From Wikipedia

A stereotype is an exaggerated belief, image or distorted truth about a person or group — a generalization that allows for little or no individual differences or social variation. Stereotypes are based on images in mass media, or reputations passed on by parents, peers and other members of society. Stereotypes can be positive or negative. (from Southern Poverty Law Center)

One theory as to why people stereotype is that it is too difficult to take in all of the complexities of other people as individuals. Even though stereotyping is inexact, it is an efficient way to mentally organize large blocks of information. Categorization is an essential human capability because it enables us to simplify, predict, and organize our world. Once one has sorted and organized everyone into tidy categories, there is a human tendency to avoid processing new or unexpected information about each individual. Assigning general group characteristics to members of that group saves time and satisfies the need to predict the social world in a general sense.


Possible prejudicial effects of stereotypes are:

Some of the stereotypes we typically encounter in ourselves and others can include:

World Map of Useless Stereotypes.jpg

The World Map of Useless Stereotypes by Christoph Niemann


I think you get the picture - any and all characteristics can, in our minds, create a picture of that entire person and place that individual into a stereotypical group. It is not just characteristics that set an individual apart that creates a stereotype, but also characteristics that cause us to place an individual as a member of a group, then infer that that individual is exactly like all other members of that group or that all members of that group are like that individual.That picture can then influence our judgments about that individual. Stereotypes can be positive (blonds have more fun) or negative (the Irish drink too much) in their original intent, but are still an abbreviated and inaccurate characterization that can cause harm.


In the video below, Dr. Leeno Karumanchery, President and CEO of Diversity Solutions Inc., explores some of the complexities involved in how and why women and other minoritized groups get stereotyped.


And one more short 3 minute video: Ouch! That Stereotype Hurts!




From Wikipedia

Bias is an inclination to present or hold a partial perspective at the expense of (possibly equally valid) alternatives. Bias can also be defined as:

Many of the human behaviors we discuss under this topic are technically known as biases, and also because the normal meaning of "bias" refers to our noticing these sorts of behavior in someone else. When a behavioral economist says that people in general have some specified bias, he is saying that people tend to behave in a way that is wrong according to the theories of his or her field.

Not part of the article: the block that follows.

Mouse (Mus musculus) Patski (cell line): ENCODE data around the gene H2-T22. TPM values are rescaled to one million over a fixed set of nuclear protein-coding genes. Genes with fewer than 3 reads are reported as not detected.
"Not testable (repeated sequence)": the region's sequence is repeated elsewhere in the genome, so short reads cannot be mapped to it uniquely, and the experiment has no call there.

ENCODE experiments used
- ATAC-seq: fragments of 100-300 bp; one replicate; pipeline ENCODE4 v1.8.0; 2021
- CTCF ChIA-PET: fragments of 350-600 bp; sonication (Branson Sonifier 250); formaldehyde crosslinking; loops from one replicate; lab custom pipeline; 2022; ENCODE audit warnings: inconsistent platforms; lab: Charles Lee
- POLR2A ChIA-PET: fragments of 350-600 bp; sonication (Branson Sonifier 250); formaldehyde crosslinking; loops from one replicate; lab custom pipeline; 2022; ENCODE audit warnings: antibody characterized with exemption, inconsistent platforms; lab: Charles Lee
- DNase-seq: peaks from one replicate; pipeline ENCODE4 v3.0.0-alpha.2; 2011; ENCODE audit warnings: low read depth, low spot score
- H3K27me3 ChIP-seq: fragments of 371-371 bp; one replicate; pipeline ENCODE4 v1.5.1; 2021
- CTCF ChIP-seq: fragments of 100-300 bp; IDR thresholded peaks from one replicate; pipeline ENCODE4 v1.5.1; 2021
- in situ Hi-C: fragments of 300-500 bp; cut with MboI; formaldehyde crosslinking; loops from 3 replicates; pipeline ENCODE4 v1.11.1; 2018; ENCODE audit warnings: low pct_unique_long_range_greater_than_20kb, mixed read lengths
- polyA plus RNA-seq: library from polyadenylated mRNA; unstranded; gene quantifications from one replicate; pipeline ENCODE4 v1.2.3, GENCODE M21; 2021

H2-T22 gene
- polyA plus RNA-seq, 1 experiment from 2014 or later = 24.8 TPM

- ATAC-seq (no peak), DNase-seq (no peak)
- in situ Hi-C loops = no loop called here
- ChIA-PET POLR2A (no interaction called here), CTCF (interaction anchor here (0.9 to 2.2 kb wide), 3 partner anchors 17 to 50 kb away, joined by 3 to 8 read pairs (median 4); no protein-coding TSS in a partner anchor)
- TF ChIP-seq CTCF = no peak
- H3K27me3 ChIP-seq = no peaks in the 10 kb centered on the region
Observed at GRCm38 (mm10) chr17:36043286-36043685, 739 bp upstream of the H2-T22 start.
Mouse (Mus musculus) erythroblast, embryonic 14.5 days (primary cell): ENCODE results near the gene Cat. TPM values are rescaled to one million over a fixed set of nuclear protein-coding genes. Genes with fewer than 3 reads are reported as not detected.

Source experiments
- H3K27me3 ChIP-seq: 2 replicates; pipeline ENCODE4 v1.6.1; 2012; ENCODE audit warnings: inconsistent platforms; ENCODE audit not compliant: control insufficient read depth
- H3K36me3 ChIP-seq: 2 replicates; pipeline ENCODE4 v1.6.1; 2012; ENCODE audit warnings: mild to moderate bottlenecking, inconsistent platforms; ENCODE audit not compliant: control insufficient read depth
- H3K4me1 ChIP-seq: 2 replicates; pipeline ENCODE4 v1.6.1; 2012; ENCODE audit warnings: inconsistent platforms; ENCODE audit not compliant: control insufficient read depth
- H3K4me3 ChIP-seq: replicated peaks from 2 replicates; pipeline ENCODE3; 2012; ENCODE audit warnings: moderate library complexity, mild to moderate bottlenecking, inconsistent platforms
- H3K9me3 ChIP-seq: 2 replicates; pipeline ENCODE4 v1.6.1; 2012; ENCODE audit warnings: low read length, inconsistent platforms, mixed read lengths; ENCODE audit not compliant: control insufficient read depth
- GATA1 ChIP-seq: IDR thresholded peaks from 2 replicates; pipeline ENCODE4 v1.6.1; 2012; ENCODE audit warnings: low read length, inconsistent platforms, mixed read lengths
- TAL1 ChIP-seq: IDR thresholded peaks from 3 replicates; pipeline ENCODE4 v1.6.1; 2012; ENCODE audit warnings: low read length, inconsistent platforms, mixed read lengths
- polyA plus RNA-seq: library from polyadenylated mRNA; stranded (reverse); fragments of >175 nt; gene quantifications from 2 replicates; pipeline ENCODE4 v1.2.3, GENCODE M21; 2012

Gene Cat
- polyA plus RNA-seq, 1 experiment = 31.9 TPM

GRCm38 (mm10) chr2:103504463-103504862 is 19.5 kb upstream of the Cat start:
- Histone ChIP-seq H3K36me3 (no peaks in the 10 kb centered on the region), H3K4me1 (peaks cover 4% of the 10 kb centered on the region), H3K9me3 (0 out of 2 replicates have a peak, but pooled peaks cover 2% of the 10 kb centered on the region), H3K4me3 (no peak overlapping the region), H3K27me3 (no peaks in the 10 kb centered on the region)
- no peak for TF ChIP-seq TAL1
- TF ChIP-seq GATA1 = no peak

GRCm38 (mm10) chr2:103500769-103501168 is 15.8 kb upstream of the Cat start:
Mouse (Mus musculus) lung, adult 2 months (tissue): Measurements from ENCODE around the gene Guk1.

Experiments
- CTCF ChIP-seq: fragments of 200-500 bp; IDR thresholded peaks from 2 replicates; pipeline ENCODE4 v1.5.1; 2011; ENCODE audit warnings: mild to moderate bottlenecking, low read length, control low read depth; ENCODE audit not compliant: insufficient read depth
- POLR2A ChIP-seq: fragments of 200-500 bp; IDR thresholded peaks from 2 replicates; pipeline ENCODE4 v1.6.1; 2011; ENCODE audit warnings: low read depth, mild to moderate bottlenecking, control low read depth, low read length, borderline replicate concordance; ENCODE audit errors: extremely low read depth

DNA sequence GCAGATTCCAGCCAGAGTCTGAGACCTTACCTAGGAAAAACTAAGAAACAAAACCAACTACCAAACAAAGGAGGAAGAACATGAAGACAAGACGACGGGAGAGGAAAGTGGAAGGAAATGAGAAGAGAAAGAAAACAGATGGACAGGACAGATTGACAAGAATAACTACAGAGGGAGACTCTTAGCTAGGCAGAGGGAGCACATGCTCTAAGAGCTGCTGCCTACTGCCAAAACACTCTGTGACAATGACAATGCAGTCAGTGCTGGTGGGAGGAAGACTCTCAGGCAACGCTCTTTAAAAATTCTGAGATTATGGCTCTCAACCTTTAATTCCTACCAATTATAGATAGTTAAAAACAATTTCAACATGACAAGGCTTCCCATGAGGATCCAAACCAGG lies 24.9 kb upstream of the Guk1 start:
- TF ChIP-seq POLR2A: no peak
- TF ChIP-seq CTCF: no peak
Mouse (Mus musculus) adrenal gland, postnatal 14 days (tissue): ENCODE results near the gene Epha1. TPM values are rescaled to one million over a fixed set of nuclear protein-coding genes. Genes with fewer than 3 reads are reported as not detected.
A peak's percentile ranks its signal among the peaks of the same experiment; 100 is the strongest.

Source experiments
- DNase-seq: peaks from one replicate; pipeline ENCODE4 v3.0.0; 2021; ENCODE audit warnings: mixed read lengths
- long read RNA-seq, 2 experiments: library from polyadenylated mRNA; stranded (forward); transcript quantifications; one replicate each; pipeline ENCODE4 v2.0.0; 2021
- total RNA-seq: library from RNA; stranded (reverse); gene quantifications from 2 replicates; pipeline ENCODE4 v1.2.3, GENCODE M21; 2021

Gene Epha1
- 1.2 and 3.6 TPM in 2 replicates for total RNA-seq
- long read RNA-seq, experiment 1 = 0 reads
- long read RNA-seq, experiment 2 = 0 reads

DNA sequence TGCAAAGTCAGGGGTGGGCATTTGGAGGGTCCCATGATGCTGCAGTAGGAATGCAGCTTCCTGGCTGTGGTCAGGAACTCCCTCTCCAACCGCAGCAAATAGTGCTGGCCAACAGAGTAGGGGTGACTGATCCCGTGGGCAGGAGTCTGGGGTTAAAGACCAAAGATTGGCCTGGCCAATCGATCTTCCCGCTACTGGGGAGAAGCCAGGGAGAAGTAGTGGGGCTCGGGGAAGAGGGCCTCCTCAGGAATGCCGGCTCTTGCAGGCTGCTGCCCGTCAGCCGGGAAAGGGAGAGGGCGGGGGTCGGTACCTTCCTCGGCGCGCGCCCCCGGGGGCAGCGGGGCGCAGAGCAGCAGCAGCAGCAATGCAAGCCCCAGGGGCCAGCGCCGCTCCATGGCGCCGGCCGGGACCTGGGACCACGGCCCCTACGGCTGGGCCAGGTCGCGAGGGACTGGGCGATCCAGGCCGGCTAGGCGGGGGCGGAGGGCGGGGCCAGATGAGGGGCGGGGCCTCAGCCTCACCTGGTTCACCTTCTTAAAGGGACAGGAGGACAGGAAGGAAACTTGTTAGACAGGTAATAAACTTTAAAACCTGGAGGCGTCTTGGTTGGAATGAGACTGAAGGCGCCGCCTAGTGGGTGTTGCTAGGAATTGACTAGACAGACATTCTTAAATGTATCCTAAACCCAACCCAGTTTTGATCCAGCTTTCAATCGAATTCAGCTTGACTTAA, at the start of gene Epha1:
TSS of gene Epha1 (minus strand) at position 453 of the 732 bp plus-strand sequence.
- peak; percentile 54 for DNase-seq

Bias can come in many forms. Anything biased is generally one-sided. A cognitive bias is any of a wide range of observer effects identified in cognitive science and social psychology including very basic statistical, social attribution, and memory errors that are common to all human beings. Social biases, usually called attributional biases, affect our everyday social interactions. And biases related to probability and decision making significantly affect the scientific method which is deliberately designed to minimize such bias from any one observer.

These processes include information-processing shortcuts, motivational factors, and social influence (Wilcox, 2011). Such biases can result from information-processing shortcuts called heuristics. They include errors in judgment, social attribution, and memory. Cognitive biases are a common outcome of human thought, and often drastically skew the reliability of anecdotal and legal evidence. It is a phenomenon studied in cognitive science and social psychology.  Bias can also be defined as an acceptance of a stereotype as fact, despite objective evidence to the contrary

We can easily see the relationships between these two terms- Stereotype and Bias: We have specific beliefs about individuals or groups based on some known characteristic (stereotype), and we have an inclination to hold a partial perspective (for or against) these people (bias) based on that characteristic.

Below are some subsets of cognitive biases with examples (from YorkPsych)

Self Perception Biases


photo credit:jcoterhals@flickr

Self Perception biases are the tendency to allow one's dispositions to affect one's way of interpreting information. Self perception biases are distortions of one's own view of self.

1.Bias Blind Spot - the affectation or tendency to be ignorant of one's own biases. This is a case of the blind not knowing or ignoring that they are blind. (Pronin and Kugler, 2007)

2. Illusion of Control - the belief of being in at least some control over events and outcomes that you actually have no effect on. The devoted fan who gets out his lucky hat that "always brings the game back whenever the Giants are down" is a good example of this bias. (Kahneman and Tversky, 1972)


Perception Biases

Perception biases are inaccurate views or conclusions drawn in various ways. They explain certain behavioral vicissitudes as well as how collective debates can result in so many various opinions.

1. Attentional Bias - the tendency for one's emotions to determine or affect one's focus. Emotional propaganda plays on this; for instance, certain charity commercials will show pictures of starving kids in Africa to draw attention away from the fact that only a fraction of the money donated actually goes to charitable causes.